22-Hold Your Breath

One of the swimmer girls volunteered to go first.  A brown haired girl who looked a year or two younger than me, and who I didn’t recognize from the circus. At the mouth of the tunnel I explained, “A little way into the tunnel we will lose access to air. You must take a deep breath and hold it. Do not panic, do not struggle. Keep your body stiff and straight, and hold onto my collar.” I took her hands and wrapped her fingers around the back of my tunic collar. “I will swim and take you out. Halfway, I will stop and breathe into your mouth—I will pinch your nose when I do it so you don’t suck in water—alright?” I craned my neck to look at her behind me.

The girl nodded, her eyes big.

“What’s your name?” I asked.


“Ready, Melia?”

Melia nodded again. Her face was pale but resolved.

I turned to face the black hole of the tunnel. “Take a deep breath,” I said, filling my own lungs with the damp air of the cistern before diving forward with my burden.

I swam for speed this time, not caution, hugging the bottom of the tunnel so I didn’t knock my passenger unconscious. And this time I counted. Melia didn’t know I had no idea where “half way” was, and I was determined that next time I would.

When I reached eighty I reached back for her hands and tugged her fingers off my collar. I swiveled in the passage, still gently kicking forward so to make the most of the time, and grasping Melia’s shoulders pulled her up to me. Her hands closed on my arms with deathly strength—she was afraid. I hadn’t done this since we’d fled Galhara; it was exhausting, dangerous, and unpleasant. Even with the girl holding my arms I managed to find her face with my hands, pinch her nose, and putting my mouth over hers blew my air into her. She let go of my arms and as quickly as I could I had her grasp my collar and I poured myself into swimming.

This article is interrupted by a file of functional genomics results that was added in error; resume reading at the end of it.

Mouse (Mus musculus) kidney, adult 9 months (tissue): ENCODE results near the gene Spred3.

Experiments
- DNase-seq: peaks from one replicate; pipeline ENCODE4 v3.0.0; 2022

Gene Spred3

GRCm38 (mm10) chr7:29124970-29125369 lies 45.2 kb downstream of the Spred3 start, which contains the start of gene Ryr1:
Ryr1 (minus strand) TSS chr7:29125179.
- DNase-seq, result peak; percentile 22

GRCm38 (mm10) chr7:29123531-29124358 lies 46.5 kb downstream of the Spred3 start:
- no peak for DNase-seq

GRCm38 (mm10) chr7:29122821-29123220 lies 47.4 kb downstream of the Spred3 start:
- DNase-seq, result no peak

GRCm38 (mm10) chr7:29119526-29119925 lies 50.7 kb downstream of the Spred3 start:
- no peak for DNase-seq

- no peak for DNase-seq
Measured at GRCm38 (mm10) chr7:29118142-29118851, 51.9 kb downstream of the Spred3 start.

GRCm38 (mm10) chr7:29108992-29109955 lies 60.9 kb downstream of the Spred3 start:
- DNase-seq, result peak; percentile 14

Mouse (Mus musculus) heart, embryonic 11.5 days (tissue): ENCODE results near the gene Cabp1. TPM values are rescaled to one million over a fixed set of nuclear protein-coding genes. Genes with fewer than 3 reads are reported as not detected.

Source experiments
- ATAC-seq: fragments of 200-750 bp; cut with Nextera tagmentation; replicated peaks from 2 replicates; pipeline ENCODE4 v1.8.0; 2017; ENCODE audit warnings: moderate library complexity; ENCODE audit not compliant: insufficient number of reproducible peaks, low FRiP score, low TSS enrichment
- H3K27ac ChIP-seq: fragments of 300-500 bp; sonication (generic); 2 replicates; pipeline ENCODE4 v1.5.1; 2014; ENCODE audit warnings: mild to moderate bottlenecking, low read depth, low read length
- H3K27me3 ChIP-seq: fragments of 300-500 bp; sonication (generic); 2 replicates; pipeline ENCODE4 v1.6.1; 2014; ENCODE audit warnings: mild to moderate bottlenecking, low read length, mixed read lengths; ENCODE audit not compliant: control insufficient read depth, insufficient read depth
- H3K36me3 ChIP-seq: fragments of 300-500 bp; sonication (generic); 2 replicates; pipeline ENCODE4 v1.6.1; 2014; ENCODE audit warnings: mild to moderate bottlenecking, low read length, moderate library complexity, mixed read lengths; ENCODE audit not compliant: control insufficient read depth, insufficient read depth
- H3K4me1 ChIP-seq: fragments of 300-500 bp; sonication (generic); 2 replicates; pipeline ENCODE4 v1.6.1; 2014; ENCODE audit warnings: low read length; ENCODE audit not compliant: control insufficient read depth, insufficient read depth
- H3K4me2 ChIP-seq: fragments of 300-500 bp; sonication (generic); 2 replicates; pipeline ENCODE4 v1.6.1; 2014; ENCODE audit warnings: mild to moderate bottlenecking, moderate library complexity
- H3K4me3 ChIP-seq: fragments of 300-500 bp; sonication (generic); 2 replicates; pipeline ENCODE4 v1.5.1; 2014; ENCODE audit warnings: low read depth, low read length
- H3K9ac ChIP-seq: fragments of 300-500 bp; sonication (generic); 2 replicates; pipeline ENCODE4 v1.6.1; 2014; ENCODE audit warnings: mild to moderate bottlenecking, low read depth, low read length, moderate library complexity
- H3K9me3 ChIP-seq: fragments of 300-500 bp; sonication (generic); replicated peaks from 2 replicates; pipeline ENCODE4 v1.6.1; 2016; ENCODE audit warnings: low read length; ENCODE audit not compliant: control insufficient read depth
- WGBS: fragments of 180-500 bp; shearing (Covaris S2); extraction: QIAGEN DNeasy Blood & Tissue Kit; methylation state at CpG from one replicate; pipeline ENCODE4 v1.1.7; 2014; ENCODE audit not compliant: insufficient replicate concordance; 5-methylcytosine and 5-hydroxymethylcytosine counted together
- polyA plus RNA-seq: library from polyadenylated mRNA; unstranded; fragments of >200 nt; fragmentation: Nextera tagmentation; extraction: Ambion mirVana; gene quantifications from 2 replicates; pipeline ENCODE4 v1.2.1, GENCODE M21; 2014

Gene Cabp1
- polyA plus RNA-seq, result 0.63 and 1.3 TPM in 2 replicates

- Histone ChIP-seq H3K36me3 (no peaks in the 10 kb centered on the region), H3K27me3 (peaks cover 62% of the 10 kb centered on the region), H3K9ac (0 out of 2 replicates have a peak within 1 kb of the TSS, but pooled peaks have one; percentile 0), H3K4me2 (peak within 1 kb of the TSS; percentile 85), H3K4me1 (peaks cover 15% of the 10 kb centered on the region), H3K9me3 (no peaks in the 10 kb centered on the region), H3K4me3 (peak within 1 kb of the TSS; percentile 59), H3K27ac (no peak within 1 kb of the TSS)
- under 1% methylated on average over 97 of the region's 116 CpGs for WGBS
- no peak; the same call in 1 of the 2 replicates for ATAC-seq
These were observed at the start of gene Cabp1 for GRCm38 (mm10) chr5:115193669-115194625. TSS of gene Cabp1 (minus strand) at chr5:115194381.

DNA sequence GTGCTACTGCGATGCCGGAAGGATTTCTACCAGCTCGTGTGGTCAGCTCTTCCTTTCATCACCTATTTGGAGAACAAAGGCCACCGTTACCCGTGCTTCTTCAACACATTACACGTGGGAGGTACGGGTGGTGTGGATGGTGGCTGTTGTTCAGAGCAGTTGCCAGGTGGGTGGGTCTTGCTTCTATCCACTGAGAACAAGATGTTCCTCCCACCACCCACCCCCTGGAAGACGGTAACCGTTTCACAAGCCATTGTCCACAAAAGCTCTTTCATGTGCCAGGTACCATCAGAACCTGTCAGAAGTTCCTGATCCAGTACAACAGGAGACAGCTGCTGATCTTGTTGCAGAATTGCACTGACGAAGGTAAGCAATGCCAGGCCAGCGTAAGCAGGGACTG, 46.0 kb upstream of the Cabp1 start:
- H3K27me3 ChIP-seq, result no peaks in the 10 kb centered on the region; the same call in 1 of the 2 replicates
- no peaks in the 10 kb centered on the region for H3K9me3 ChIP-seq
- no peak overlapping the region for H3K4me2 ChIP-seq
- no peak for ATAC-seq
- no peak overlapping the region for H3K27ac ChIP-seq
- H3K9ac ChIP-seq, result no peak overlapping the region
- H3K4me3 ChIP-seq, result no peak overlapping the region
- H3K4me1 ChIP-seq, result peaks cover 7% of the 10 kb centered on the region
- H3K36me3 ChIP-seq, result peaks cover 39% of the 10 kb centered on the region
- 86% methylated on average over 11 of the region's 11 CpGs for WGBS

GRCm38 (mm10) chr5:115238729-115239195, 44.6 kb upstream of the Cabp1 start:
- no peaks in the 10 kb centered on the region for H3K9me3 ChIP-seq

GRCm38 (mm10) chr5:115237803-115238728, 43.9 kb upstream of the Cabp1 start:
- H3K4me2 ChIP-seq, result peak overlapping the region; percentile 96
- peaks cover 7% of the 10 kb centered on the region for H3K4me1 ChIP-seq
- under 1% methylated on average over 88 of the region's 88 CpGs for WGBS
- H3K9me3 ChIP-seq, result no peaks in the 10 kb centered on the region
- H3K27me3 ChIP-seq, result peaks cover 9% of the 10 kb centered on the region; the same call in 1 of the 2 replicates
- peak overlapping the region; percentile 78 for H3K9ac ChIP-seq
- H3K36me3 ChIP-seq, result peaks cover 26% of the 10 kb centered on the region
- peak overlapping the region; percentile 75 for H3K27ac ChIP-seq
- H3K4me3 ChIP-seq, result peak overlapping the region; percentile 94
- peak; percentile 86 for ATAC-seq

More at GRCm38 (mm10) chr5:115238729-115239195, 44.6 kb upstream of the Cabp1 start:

I had reached two-hundred and my burden had gone limp when I saw the pale of the river at the end of the tunnel. Another forty before we reached the surface. I towed Melia by collar to the steep stone bank near the alley where I was to meet Jemin. How were we to get out? I flung one arm up the bank, hooking my hand on the cobbled street and trying to pull myself high enough to see into the shadows of the alley. “Jemin?” I called softly. There was no answer. I shifted. I had to get this girl out of the water, then get water out of her, and I had to do it quickly. “Jemin?” I called again, a little louder. Please be there. “Jemin?”

A figure came out of the alley, crouched low, “Lady Zare?”

“Yes,” relief flooded me, “Give me a hand here.”

“Are you alright?” Jemin came to the bank and tried to take my hand.

“No,” I shook my head, “Get her.”

He noticed the head bobbing beside me for the first time. He looked surprised, but he reached down into the river, snagged his hands under the girl’s armpits and pulled her out of the river. I helped guide her body over the edge. Then I used both my hands to haul myself up after her. The cold night air hit me as a harsh reminder that this was autumn.

Jemin laid Melia on the cobblestone in the alley and I was glad when he set about the business of forcing the water out of her lungs so I didn’t have to. I leaned against a building and caught my breath as the girl hacked up water and coughed. She startled when she saw Jemin but he soothed her and helped her sit up. She wrapped her arms around herself and shivered. He put my vest around her shoulders.

Jemin turned to me. “Are you alright? What happened?”

“I found the kidnapped girls. I killed a man. They are all in the cistern now waiting for me to get them out.”

Jemin stared at me.

“And my family has already been moved,” I added, wiping water off my face.